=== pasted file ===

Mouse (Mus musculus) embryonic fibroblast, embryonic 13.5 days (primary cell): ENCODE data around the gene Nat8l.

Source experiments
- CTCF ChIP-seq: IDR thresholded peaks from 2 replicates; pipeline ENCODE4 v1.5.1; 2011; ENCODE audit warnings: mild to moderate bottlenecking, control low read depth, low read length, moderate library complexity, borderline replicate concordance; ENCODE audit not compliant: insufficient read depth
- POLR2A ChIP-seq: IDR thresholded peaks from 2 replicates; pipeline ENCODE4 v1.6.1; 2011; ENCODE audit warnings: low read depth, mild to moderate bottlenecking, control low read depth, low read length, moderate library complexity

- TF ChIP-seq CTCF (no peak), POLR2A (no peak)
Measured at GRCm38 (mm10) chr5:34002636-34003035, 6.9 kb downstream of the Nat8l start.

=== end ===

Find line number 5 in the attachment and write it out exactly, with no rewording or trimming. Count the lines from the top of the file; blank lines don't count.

- TF ChIP-seq CTCF (no peak), POLR2A (no peak)